Chapter

Fragmented Social Rights in Hungary’s Postcommunist Welfare State

Julia Szalaï

in Social Policy and Citizenship

Published in print November 2012 | ISBN: 9780199754045
Published online January 2013 | e-ISBN: 9780199979455 | DOI: http://dx.doi.org/10.1093/acprof:oso/9780199754045.003.0056

Series: International Policy Exchange Series

Fragmented Social Rights in Hungary’s Postcommunist Welfare State

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Examining the case of Hungry since the 1990s brings forth a number of important puzzles. How far do the negative developments follow from the peculiarities of postcommunist transformation? Are symptoms of bifurcation just transient byproducts that will fade away upon the completion of the necessary economic adjustment of the country? Or do they signal a new establishment in the making that takes weak integration into the market and the accompanying fault lines of the social structure as enduring socioeconomic realities? The chapter suggests that, despite important differences among the postcommunist societies, their historically informed common characteristics delineate the scope of maneuvering in a rather consistent way. Hence, the Hungarian example can be considered as a model to address the still-open question: Do postcommunist developments in the region point toward the evolution of one of the classical types of Western welfare states, or does their contemporary development signal a lasting “postcommunist” formation in the making?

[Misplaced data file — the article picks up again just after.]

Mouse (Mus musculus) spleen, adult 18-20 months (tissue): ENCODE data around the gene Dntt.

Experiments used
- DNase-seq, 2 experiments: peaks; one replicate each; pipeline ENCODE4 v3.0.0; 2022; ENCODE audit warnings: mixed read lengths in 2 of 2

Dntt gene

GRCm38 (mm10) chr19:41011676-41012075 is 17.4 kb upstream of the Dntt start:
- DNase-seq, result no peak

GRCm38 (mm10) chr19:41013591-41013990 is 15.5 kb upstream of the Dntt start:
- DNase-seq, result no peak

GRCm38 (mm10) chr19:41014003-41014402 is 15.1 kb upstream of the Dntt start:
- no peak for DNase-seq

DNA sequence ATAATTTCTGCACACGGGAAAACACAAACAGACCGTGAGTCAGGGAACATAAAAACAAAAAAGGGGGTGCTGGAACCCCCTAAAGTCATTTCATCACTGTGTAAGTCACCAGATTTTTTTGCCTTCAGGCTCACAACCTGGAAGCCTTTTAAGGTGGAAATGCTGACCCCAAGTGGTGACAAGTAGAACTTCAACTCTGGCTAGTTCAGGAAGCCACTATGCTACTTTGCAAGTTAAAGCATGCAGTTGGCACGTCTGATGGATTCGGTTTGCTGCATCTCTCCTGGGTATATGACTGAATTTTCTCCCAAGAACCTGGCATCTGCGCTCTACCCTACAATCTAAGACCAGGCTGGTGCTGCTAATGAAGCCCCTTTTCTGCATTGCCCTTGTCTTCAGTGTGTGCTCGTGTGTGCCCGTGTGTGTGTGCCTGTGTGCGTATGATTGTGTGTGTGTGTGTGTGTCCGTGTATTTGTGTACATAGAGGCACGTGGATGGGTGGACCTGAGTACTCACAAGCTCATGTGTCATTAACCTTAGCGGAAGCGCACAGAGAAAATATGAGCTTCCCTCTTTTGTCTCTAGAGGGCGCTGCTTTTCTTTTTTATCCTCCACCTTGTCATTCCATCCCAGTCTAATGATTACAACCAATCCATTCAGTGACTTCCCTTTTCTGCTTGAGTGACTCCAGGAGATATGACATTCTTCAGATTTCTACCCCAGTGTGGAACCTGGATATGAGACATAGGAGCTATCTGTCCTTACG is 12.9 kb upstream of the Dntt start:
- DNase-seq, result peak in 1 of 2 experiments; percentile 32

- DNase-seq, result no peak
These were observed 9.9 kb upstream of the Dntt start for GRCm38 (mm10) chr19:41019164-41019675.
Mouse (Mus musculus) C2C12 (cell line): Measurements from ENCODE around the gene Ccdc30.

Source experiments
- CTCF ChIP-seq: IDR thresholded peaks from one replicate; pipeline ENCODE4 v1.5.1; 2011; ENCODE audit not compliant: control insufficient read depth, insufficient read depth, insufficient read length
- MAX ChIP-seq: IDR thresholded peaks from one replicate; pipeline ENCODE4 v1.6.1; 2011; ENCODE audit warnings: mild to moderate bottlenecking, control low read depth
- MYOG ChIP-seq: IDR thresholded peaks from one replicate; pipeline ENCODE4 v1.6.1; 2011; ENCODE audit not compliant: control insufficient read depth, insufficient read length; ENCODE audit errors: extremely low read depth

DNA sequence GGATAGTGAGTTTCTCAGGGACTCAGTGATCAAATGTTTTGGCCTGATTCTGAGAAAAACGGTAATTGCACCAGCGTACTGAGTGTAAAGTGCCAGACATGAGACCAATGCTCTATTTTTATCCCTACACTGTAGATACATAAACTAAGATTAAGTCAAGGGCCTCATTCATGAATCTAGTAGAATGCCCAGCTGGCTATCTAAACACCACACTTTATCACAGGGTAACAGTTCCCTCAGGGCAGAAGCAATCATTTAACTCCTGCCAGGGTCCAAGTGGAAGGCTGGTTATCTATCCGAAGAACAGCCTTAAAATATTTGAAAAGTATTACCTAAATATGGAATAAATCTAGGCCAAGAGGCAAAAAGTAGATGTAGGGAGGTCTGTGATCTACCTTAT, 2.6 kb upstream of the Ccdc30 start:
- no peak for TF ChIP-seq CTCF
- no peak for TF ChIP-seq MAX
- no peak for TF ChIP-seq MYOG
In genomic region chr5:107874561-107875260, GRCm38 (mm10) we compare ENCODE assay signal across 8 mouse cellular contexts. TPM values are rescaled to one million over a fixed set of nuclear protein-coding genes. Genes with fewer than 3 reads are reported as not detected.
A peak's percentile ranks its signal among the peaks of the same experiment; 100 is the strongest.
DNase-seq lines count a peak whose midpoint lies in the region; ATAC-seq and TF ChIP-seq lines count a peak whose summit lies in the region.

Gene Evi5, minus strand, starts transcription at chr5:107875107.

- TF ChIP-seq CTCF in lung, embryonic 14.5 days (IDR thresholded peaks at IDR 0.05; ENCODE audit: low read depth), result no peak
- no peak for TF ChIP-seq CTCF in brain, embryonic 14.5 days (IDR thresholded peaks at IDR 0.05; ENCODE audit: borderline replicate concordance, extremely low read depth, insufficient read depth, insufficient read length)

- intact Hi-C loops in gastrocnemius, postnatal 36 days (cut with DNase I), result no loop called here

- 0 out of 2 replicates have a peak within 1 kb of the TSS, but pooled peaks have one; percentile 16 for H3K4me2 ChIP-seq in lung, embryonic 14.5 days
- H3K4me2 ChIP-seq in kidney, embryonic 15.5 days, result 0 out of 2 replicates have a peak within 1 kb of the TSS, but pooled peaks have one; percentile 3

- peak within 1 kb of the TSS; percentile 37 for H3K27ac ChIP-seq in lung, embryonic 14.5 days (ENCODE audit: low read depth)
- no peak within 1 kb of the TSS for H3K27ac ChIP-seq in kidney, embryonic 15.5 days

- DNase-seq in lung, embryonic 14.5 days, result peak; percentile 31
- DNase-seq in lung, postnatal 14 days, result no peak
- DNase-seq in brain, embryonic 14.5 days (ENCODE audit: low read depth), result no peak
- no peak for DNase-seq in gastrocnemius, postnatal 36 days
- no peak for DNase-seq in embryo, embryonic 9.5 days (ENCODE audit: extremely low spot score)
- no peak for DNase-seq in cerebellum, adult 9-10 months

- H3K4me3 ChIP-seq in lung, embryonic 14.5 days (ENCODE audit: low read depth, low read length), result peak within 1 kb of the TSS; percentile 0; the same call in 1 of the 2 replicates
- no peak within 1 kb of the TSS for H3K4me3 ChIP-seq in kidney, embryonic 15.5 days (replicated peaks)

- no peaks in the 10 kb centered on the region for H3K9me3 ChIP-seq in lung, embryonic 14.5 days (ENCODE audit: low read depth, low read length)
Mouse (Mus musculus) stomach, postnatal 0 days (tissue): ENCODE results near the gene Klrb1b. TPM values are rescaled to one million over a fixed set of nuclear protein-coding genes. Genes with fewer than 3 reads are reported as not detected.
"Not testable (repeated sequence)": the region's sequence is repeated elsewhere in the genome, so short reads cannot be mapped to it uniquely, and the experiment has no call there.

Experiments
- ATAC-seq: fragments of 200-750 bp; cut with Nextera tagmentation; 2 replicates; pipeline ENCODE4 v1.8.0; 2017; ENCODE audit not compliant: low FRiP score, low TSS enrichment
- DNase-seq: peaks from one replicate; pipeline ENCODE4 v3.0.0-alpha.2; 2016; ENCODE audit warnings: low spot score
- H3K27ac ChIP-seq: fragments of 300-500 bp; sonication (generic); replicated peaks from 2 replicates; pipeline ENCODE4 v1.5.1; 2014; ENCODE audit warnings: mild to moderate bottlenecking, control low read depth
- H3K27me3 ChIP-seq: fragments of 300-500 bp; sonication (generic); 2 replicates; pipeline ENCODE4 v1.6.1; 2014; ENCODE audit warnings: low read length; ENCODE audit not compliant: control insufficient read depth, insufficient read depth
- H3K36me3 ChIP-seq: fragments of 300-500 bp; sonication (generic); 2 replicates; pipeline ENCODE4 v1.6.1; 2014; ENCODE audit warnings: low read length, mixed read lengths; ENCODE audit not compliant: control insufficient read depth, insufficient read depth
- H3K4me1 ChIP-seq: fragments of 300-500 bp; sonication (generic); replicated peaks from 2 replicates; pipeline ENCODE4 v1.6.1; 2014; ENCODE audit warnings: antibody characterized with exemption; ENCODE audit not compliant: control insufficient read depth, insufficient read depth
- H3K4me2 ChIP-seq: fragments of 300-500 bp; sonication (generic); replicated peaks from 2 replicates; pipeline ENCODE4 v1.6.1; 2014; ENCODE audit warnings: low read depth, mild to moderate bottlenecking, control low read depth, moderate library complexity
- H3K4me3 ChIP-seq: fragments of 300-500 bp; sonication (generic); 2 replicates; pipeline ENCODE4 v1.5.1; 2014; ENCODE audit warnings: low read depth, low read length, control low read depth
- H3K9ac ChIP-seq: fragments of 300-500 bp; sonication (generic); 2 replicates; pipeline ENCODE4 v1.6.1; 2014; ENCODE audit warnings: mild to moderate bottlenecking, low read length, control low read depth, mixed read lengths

Keywords: postcommunist welfare state; social rights; social exlusion; roma; Hungary

Chapter.  10490 words. 

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